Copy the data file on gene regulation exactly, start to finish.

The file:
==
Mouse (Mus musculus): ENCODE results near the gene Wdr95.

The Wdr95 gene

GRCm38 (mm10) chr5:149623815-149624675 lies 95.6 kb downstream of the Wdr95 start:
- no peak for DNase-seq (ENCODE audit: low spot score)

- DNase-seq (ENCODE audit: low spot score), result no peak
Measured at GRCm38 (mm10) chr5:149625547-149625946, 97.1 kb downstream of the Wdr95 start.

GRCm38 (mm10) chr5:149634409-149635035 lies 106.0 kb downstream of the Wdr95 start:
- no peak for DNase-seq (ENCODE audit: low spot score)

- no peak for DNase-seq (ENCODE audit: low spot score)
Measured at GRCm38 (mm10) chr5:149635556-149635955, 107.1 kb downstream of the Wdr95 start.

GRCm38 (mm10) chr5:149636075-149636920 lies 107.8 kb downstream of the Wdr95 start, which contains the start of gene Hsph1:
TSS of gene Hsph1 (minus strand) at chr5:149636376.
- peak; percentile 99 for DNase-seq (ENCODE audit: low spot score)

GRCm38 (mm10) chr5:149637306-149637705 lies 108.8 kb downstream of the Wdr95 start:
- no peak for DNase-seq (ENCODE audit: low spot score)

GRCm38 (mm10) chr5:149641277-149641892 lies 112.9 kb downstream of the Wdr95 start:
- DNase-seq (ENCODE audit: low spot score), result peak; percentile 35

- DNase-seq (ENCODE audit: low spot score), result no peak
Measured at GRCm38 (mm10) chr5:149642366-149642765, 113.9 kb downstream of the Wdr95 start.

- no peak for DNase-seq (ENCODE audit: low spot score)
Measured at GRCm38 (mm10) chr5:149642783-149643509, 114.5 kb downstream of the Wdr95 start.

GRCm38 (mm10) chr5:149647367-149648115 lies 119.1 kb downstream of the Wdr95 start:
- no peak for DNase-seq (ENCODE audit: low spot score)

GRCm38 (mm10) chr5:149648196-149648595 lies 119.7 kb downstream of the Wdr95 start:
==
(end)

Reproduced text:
Mouse (Mus musculus): ENCODE results near the gene Wdr95.

The Wdr95 gene

GRCm38 (mm10) chr5:149623815-149624675 lies 95.6 kb downstream of the Wdr95 start:
- no peak for DNase-seq (ENCODE audit: low spot score)

- DNase-seq (ENCODE audit: low spot score), result no peak
Measured at GRCm38 (mm10) chr5:149625547-149625946, 97.1 kb downstream of the Wdr95 start.

GRCm38 (mm10) chr5:149634409-149635035 lies 106.0 kb downstream of the Wdr95 start:
- no peak for DNase-seq (ENCODE audit: low spot score)

- no peak for DNase-seq (ENCODE audit: low spot score)
Measured at GRCm38 (mm10) chr5:149635556-149635955, 107.1 kb downstream of the Wdr95 start.

GRCm38 (mm10) chr5:149636075-149636920 lies 107.8 kb downstream of the Wdr95 start, which contains the start of gene Hsph1:
TSS of gene Hsph1 (minus strand) at chr5:149636376.
- peak; percentile 99 for DNase-seq (ENCODE audit: low spot score)

GRCm38 (mm10) chr5:149637306-149637705 lies 108.8 kb downstream of the Wdr95 start:
- no peak for DNase-seq (ENCODE audit: low spot score)

GRCm38 (mm10) chr5:149641277-149641892 lies 112.9 kb downstream of the Wdr95 start:
- DNase-seq (ENCODE audit: low spot score), result peak; percentile 35

- DNase-seq (ENCODE audit: low spot score), result no peak
Measured at GRCm38 (mm10) chr5:149642366-149642765, 113.9 kb downstream of the Wdr95 start.

- no peak for DNase-seq (ENCODE audit: low spot score)
Measured at GRCm38 (mm10) chr5:149642783-149643509, 114.5 kb downstream of the Wdr95 start.

GRCm38 (mm10) chr5:149647367-149648115 lies 119.1 kb downstream of the Wdr95 start:
- no peak for DNase-seq (ENCODE audit: low spot score)

GRCm38 (mm10) chr5:149648196-149648595 lies 119.7 kb downstream of the Wdr95 start: